It's also a massive issue if you have a 12 yr old who isn't fine to be alone, but you can't find childcare for them either. <has tried>

dreamingbohemian Fri 07-Oct-11 10:19:33

And I think Roger makes a good point about the people making these decisions not having any real idea of what life is like for lots of people. I know for example, dealing with housing benefits and tax credits in the past, that if you are anything other than a permanent employee with a set number of hours and salary, the system has all sorts of problems dealing with you and it can get very stressful.

That's why I think the childcare providers should be subsidised rather than creating complicated bureaucratic relationships with all the people needing childcare (surely it's simpler to fund the nursery than figure out how to fund all the different people using the nursery?)

WidowWadman Fri 07-Oct-11 10:25:13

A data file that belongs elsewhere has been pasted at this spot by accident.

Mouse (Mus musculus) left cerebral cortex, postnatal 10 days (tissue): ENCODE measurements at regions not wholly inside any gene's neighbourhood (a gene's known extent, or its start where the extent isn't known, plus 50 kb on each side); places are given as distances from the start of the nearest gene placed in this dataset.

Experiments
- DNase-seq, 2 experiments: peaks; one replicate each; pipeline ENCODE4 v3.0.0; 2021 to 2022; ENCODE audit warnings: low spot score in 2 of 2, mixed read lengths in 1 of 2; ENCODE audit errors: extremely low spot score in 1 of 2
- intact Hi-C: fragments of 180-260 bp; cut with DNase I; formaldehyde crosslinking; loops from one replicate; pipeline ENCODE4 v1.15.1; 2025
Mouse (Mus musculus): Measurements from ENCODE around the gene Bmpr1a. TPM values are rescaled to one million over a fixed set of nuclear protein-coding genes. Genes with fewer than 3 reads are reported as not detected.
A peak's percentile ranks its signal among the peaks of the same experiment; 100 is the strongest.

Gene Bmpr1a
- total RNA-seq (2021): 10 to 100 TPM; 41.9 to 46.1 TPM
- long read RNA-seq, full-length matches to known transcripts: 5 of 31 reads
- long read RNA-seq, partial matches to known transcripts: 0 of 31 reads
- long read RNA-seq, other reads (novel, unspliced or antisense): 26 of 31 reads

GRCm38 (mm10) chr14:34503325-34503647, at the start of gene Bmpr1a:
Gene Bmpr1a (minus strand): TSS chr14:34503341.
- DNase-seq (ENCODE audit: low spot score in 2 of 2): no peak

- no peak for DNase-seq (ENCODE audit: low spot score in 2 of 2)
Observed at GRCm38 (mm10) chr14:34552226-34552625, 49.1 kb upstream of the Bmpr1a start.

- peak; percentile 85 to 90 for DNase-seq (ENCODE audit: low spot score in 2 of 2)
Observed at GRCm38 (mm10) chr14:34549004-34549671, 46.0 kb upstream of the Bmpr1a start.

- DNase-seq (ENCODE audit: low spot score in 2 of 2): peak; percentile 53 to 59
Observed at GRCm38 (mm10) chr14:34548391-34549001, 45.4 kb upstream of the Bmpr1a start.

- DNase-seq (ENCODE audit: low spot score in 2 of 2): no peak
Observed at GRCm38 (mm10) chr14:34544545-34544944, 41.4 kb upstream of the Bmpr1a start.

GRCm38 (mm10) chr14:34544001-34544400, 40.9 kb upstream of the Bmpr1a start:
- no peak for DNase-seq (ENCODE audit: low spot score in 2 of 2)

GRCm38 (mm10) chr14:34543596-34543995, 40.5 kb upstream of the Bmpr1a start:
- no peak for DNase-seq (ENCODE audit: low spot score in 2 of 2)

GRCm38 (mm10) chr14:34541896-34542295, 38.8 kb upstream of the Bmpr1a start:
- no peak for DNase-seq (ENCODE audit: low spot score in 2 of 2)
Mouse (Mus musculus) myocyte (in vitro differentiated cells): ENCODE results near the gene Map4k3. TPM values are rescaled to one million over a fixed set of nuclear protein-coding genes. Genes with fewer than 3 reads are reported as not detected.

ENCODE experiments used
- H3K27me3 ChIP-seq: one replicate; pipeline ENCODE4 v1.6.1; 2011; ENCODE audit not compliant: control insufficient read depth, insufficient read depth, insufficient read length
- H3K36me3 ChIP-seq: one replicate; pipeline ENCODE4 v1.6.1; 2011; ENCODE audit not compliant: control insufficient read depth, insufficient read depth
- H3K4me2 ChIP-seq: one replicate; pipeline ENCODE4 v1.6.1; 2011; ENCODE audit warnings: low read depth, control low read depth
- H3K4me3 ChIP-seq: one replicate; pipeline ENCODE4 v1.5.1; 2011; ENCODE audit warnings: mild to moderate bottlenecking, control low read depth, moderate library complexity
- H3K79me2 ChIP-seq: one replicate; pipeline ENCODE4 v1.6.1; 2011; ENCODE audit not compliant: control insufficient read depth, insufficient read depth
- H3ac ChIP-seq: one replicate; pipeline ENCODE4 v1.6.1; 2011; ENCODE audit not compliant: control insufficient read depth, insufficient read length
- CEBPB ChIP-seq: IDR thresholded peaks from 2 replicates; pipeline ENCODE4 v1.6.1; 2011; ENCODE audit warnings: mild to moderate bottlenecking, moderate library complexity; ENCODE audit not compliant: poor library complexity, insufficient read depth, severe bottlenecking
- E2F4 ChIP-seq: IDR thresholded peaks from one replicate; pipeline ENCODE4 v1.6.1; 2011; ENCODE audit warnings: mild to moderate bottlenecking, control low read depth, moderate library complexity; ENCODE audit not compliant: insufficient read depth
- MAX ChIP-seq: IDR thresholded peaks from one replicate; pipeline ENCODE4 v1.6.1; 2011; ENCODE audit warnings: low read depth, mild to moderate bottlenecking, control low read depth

dreamingbohemian "I know for example, dealing with housing benefits and tax credits in the past, that if you are anything other than a permanent employee with a set number of hours and salary, the system has all sorts of problems dealing with you and it can get very stressful."

That is so true!

vess Fri 07-Oct-11 10:26:14

Argee with subsidised childcare at the point of service. Most European countries have that.

tranquilitygardens Fri 07-Oct-11 10:31:36

I think it is a good idea for low earning parents, all for it, can't wait to see what they have prepared as childcare for year 7, aged 11 children and upwards, who a parent considers is not able to stay alone when the parent goes out to work, there are serious shortfalls here in my opion. The law is not clear in age, they say if the parent thinks the child is sensible enough, well what if the child is not sensible enough, where is the childcare?